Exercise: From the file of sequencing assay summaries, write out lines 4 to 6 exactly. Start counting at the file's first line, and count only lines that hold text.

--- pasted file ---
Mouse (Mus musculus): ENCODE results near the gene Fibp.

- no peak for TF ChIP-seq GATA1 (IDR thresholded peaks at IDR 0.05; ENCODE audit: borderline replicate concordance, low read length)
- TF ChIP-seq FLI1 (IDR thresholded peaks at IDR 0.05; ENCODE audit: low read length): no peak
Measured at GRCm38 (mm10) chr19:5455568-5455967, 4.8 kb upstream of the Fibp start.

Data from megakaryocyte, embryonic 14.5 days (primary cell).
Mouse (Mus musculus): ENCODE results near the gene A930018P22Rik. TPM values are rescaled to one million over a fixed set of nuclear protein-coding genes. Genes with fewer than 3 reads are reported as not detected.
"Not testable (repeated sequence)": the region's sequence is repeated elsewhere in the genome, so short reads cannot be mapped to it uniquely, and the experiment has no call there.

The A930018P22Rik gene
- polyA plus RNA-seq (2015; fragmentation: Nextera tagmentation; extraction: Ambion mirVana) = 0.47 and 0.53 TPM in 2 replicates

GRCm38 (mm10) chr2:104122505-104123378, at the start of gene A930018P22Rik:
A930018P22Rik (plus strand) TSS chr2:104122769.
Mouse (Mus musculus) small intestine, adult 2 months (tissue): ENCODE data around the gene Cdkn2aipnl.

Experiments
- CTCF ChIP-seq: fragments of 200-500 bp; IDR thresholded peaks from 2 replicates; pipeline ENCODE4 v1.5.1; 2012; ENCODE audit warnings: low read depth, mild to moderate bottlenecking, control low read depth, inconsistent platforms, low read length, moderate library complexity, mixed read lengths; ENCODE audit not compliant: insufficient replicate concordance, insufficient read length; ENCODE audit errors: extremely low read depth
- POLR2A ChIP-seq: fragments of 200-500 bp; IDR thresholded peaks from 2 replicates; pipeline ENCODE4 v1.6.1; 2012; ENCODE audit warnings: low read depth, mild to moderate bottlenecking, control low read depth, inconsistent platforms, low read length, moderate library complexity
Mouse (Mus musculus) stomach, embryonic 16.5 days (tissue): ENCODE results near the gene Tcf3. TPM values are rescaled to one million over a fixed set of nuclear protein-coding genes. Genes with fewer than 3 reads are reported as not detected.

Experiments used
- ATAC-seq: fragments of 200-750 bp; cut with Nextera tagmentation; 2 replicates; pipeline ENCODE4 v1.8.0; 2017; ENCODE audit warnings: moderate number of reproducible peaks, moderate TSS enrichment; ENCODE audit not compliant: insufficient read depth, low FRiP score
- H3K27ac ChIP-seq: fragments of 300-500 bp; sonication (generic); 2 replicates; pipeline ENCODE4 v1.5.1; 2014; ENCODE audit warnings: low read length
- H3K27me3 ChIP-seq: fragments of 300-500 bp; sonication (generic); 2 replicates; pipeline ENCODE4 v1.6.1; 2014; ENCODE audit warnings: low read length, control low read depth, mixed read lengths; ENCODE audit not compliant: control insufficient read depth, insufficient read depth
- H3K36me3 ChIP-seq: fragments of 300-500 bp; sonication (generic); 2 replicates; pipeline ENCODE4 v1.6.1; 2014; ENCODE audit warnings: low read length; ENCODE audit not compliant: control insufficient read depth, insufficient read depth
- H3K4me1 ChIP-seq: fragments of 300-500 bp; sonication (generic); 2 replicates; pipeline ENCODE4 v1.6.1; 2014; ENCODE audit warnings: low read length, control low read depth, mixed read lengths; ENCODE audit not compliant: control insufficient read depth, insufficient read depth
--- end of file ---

Measured at GRCm38 (mm10) chr19:5455568-5455967, 4.8 kb upstream of the Fibp start.

Data from megakaryocyte, embryonic 14.5 days (primary cell).
Mouse (Mus musculus): ENCODE results near the gene A930018P22Rik. TPM values are rescaled to one million over a fixed set of nuclear protein-coding genes. Genes with fewer than 3 reads are reported as not detected.